It wasn’t until I was no longer a youngster that I came around to truly appreciating the magic of Robert Duvall on screen. That in part is probably due to his playing roles that were not always of the action oriented variety I wanted to watch as a kid discovering movies. For me he was the lawyer in the background for the mob, a victim that needed rescuing in Breakout or Frank Burns in MASH. Then I started to see him in films like The Killer Elite, True Grit, The Outfit and Apocalypse Now and I started to change my tune. An Oscar for his role as a burned out country singer in Tender Mercies was a winner in our home so from then on he’s always been on my radar when appearing in a movie of any sort. Past or present.

All this brings us to his appearance opposite Klaus Maria Brandauer in what might be looked upon as his oddest characterization to date. That of a criminal with a dapper look to him as if he’s dressed like Barney Fife and off to the Mayberry Saturday night dance with Thelma Lou on his arm. Tweed suit and bow tie included. Of course he’s also a raving psychotic with the air of a southern gentleman about him.

Our tale of piracy on the high seas takes place in the years following WW2. Klaus is the Captain of a Lightship stationed off Norfolk, Virginia. For this tour his young teenage son with a major chip on his shoulder accompanies him. This role is enacted by Michael Lyndon aka Michal Skolimowski aka son of the film’s director, Jerzy Skolimowski. There’s a history here between Klaus and his on screen son that will come to the forefront of our story as it nears it’s conclusion.

When a small craft is floating adrift past the Lightship, Brandauer has his crew send a boat to rescue the distress call which brings Duvall, William Forsythe and Arliss Howard aboard. From the onset, the air is thick with tension. Duvall is clearly the ring leader and father figure of the three who keeps his temper in check. Not the same for his associates. Howard plays it mean while Forsythe is childlike and unpredictable.

Brandauer’s crew which includes the familiar faces of Tom Bower, Robert Costanzo and Badja Djola are on edge and when a confrontation occurs between Howard and the crew, guns are drawn. Duvall and his pals are on the run and awaiting to be picked up by an unseen contact on the water. With no boat Duvall figures on laying over on the Lightship till the fog lifts. Brandauer wants no trouble and orders his men to co-operate pending Duvall’s departure.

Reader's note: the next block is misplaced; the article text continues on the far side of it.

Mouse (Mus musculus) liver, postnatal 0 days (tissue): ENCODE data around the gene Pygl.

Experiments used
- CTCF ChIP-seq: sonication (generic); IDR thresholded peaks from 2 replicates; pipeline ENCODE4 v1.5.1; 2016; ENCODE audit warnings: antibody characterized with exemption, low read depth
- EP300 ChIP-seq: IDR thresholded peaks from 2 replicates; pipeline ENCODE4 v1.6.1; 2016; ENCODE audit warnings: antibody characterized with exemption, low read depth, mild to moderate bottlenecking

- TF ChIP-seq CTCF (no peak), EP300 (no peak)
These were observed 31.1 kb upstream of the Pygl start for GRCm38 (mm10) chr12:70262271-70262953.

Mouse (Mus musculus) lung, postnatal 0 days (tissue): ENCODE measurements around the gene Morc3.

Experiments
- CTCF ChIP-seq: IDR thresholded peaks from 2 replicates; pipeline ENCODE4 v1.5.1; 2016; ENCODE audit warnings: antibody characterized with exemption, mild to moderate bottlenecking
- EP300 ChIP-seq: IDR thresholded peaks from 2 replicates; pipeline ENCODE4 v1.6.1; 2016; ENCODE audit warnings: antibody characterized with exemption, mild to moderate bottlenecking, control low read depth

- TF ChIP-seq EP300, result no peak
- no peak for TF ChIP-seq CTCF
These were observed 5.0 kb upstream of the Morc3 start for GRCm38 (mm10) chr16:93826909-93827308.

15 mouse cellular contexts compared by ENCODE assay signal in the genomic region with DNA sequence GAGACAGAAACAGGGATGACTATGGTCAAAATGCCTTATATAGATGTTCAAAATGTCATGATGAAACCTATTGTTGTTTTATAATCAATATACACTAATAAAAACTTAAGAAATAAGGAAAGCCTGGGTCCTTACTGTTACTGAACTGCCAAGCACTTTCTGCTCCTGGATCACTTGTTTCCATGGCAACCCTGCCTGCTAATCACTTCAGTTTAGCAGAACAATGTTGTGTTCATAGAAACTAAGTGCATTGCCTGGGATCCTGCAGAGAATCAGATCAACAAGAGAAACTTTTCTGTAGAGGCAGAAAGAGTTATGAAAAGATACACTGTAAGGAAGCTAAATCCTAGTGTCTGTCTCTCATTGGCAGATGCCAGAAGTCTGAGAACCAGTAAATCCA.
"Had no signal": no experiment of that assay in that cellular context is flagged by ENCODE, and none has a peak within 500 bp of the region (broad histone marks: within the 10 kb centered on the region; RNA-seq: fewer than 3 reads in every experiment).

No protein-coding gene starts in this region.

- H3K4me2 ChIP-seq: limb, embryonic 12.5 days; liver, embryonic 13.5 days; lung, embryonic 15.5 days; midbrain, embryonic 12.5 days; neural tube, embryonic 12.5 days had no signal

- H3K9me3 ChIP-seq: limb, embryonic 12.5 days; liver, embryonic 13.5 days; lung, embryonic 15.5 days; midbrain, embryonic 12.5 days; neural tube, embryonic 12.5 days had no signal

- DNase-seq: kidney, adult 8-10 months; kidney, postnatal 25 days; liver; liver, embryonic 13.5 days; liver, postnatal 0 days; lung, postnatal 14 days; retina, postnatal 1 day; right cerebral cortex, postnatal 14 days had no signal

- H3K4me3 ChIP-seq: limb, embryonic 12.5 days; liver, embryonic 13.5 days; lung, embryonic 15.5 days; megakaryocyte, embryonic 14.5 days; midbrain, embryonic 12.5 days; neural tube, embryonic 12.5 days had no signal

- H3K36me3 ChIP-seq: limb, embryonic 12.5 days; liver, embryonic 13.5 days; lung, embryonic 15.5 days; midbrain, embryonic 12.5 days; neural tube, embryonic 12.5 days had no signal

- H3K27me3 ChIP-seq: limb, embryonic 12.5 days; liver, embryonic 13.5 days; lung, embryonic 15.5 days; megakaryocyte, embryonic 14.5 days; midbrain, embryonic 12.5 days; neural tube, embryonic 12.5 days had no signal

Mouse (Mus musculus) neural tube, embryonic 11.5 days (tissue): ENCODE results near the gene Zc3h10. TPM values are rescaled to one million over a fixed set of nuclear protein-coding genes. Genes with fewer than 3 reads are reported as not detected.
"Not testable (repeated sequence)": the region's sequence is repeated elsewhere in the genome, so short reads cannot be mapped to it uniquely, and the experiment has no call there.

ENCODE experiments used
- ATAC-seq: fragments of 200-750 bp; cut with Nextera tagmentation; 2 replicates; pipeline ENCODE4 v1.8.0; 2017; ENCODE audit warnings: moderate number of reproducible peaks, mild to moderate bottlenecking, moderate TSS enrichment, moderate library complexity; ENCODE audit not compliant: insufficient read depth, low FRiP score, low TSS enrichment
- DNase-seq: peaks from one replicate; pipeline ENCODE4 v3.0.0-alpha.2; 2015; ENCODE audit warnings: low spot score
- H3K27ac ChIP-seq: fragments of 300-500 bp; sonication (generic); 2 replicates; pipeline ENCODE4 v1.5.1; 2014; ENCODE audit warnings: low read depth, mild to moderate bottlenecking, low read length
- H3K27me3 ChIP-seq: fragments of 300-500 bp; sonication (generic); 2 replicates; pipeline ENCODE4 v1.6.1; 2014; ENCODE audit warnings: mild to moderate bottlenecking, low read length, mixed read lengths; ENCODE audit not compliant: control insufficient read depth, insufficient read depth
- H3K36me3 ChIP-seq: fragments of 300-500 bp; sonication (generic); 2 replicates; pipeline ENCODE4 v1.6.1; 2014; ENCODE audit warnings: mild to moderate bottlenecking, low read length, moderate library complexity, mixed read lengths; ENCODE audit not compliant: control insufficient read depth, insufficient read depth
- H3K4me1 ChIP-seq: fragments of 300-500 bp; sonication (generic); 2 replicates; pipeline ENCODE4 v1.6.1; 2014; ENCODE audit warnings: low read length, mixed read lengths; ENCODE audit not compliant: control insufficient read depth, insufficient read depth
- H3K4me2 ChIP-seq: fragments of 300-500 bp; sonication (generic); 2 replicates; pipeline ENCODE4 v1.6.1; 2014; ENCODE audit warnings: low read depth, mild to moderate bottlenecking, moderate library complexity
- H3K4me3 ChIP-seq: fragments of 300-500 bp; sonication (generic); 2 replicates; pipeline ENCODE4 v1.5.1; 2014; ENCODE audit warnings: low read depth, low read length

The crew want nothing greater than to go on the attack as does the young boy who sees his Father as a coward bringing credibility to the rumors that he was just that during his time in the war as a naval commander. While Brandauer and Duvall will spar verbally for a good portion of the film, neither leader will be able to hold his men in check which will lead to violence and bloodshed by the time the credits roll at the 88 minute mark.

This proved to be a first time viewing for me and one that left me wondering if there was a greater film left on the cutting room floor. I did like the film and that’s mainly due to Duvall and Brandauer’s scenes together. They prove to be the film’s highlights. While Duvall is playing against type with his Dapper Dan persona he makes it work and captures both Brandauer and the viewer with his charm. On the flip side I wasn’t overly excited with the way Howard and Forsythe played their parts. Especially Forsythe who comes off as an overgrown child with murder on his mind. I wouldn’t be surprised to hear that he looked towards the Lenny character from Of Mice and Men as a guiding light. I don’t mind Forsythe as an actor but unless I change my thinking upon a rewatch, I don’t like what he was striving for here.

Klaus is an actor I really know very little about as the majority of his film work belongs to foreign cinema. By now I should have seen his turn in Mephisto but shamefully admit I haven’t. I suspect his most well known role here in North America might be as Bond villain, Maximilian Largo in Never Say Never Again. Yes I do consider that a Bond film no matter what the official count is. Others may know him from his role in the best picture of 1985, Out of Africa.

I’d be curious to hear your thoughts on this Duvall characterization if you have seen it and the film as a whole. I’m not quite sure how readily available it is for viewing but it was released to DVD years ago by Paramount if you’re going to attempt to hunt it down as I did recently.